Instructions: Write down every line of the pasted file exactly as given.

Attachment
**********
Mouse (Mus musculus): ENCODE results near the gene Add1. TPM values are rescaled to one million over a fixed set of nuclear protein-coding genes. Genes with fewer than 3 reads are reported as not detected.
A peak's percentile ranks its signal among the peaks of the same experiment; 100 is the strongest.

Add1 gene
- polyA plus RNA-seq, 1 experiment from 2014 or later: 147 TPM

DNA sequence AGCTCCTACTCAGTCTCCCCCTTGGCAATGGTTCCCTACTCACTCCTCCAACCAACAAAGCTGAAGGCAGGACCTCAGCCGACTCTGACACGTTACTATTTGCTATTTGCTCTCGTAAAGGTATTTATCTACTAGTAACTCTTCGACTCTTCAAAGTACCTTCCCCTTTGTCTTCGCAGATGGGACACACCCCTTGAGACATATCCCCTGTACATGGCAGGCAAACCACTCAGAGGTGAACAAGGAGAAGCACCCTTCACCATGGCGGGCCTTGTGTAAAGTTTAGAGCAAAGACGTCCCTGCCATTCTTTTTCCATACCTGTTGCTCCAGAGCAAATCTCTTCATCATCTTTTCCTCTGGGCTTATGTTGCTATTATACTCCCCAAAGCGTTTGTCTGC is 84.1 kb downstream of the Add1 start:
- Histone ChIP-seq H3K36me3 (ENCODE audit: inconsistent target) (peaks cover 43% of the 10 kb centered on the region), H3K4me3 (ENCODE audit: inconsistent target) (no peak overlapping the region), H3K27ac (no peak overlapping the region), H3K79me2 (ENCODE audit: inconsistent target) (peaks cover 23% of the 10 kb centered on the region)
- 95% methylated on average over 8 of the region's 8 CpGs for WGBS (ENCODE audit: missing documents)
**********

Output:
Mouse (Mus musculus): ENCODE results near the gene Add1. TPM values are rescaled to one million over a fixed set of nuclear protein-coding genes. Genes with fewer than 3 reads are reported as not detected.
A peak's percentile ranks its signal among the peaks of the same experiment; 100 is the strongest.

Add1 gene
- polyA plus RNA-seq, 1 experiment from 2014 or later: 147 TPM

DNA sequence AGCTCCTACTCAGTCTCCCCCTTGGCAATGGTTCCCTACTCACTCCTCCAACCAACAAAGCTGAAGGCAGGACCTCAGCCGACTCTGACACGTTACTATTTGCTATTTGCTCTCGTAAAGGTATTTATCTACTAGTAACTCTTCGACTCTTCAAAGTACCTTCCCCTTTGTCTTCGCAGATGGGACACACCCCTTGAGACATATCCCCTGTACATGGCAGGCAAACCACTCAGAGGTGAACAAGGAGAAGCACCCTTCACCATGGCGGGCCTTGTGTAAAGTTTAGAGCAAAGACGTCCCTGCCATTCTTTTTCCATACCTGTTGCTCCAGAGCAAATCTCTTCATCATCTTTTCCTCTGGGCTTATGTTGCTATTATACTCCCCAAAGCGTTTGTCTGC is 84.1 kb downstream of the Add1 start:
- Histone ChIP-seq H3K36me3 (ENCODE audit: inconsistent target) (peaks cover 43% of the 10 kb centered on the region), H3K4me3 (ENCODE audit: inconsistent target) (no peak overlapping the region), H3K27ac (no peak overlapping the region), H3K79me2 (ENCODE audit: inconsistent target) (peaks cover 23% of the 10 kb centered on the region)
- 95% methylated on average over 8 of the region's 8 CpGs for WGBS (ENCODE audit: missing documents)